The PDMF allows them to access a panel of PPP experts in climate change resiliency, which will provide assistance in developing and implementing their PPP projects.
Pecson said the PPP Center is now working closely with the regional offices of the National Economic Development Authority (NEDA) to assist LGUs to develop their PPP projects, giving them a wider reach.
Several green projects involving solid waste management are being undertaken by local governments through PPP.
According to the PPP Center, these projects include the Quezon City Integrated Solid Waste Management Facility which can process waste and become renewable energy; the Cagayan de Oro Septage Management; and the Cebu City Solid Waste Management.
Vertical infrastructure projects make up most of the PPPs, with 45 projects, followed by 16 from the energy and solid waste management sectors, 14 from water supply and sanitation, and three from other sectors, it added.
For these kinds of PPP projects to materialize, Pecson said there is a need to address the provision of technical assistance and right policy framework.
Since there are few PPP projects, Pecson said one of the challenges of agencies embarking on PPP is the lack of expertise and know-how to properly structure and develop these kinds of projects, especially green ones.
Pecson said they are looking at various ways to support local governments to tap funding for climate-resilient projects.
“Fortunately, there are agencies, especially donor agencies, that are willing to help and it’s good also they’re linking it to green projects,” he said.
“I don’t see all local governments doing it and for their infrastructure projects, they would still do it the traditional way and that makes sense if there’s better value for money doing traditional. But for projects where they lack expertise or capacity, knowhow or skills and the private sector would do a better job then, that’s were PPP would come in. In that case, we step in to help to make the process happen,” he added.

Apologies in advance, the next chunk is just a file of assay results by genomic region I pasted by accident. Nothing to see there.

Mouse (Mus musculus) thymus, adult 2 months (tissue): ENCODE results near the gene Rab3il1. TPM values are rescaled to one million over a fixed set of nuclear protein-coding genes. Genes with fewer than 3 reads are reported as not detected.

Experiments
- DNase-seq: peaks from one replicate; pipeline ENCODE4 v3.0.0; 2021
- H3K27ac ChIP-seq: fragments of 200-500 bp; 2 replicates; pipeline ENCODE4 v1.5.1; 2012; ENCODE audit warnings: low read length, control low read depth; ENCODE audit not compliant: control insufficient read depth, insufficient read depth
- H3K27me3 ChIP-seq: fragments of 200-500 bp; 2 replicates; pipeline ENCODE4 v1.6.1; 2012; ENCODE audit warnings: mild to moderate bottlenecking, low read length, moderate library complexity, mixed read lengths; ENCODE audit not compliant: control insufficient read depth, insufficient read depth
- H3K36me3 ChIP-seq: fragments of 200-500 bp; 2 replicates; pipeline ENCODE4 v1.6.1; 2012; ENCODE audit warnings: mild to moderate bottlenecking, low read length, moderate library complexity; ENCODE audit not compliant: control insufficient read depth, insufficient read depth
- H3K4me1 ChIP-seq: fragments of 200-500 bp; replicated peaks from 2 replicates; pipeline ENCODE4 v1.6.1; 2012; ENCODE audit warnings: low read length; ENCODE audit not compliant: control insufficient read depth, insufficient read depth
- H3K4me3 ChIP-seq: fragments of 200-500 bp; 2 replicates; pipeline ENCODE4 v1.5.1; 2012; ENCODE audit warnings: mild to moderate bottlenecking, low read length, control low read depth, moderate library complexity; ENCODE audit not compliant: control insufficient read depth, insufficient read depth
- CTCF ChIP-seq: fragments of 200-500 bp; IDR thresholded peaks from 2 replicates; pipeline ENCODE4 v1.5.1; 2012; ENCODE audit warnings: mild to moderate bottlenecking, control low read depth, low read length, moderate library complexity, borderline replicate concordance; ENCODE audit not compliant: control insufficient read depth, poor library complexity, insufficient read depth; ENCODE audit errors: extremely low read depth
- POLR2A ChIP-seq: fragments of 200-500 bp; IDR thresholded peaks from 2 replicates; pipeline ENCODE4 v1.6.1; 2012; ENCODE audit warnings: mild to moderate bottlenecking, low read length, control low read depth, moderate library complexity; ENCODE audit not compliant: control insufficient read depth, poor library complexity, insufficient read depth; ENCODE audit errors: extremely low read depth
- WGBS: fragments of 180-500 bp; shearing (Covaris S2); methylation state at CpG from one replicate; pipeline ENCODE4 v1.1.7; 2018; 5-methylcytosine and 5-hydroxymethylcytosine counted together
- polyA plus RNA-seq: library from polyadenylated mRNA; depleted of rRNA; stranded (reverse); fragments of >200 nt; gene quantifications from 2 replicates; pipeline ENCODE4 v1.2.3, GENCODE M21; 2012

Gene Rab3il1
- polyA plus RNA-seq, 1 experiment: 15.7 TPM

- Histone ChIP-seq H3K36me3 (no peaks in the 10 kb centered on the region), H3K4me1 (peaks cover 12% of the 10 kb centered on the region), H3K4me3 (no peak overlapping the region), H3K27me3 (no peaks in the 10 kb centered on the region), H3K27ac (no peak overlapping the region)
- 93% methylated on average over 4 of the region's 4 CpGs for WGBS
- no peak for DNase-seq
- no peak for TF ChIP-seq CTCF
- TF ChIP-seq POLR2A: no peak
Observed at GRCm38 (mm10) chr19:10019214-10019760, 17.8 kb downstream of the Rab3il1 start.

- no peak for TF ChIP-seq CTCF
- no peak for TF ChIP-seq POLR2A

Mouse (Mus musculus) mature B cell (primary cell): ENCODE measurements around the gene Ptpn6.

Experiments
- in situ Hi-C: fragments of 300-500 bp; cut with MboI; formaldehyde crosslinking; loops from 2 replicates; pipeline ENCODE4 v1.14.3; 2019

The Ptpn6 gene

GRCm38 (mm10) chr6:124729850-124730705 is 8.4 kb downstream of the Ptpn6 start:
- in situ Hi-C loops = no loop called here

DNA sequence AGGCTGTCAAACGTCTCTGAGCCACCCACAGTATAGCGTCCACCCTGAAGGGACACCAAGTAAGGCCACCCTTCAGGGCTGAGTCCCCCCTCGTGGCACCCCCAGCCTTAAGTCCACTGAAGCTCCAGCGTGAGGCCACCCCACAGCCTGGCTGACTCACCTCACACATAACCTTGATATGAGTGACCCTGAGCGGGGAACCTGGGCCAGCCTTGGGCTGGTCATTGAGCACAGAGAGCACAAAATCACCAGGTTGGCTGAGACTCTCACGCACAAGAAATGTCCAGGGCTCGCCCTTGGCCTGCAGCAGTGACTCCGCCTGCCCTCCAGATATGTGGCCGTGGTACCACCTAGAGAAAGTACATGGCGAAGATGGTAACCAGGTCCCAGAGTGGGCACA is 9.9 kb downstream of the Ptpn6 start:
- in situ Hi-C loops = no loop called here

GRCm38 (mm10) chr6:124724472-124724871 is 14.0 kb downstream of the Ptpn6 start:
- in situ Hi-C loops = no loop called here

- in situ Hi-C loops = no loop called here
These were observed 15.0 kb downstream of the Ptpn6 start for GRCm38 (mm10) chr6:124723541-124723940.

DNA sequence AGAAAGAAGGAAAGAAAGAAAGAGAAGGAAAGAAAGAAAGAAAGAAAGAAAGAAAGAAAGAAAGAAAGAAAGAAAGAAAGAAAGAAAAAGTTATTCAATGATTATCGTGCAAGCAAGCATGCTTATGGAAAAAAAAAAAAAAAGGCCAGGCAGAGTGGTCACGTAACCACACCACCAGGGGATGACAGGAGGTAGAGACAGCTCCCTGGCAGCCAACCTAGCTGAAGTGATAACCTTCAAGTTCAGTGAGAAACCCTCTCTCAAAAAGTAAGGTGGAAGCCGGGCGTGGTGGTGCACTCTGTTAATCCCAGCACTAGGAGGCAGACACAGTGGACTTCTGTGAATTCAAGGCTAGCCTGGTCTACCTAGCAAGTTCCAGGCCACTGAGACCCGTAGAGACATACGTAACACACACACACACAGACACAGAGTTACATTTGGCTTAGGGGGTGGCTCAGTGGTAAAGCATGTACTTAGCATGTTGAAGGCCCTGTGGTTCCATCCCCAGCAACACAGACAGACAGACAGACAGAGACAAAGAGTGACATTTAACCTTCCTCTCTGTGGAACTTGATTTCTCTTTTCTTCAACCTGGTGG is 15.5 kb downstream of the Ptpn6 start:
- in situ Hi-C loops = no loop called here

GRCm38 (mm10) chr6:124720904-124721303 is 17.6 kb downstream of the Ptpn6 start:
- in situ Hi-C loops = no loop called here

Transition to green economy
A 2018 report of the International Labor Organization titled “World Employment Social Output” recommended that governments should focus on transitioning to renewable energy and consider the environmental impact of processes in the fields of construction, manufacturing, and sustainable agriculture.
In the Philippines, steps have been taken to transition to a green economy with the passage of vital laws, including the Renewable Energy Act of 2008.
The law aims to accelerate the exploration and development of renewable energy resources, institutionalize national and local capabilities in the use of renewable energy systems, and promote its efficient and cost-effective commercial application by providing fiscal and non-fiscal incentives.
In April 2016, Republic Act 10771, or the Green Jobs Act, was signed into law promoting the creation of green jobs, and providing incentives to firms that generate these jobs.
Some green jobs include renewable energy experts, disposal officers, operators of sanitary landfills, and wind-turbine technicians, among others.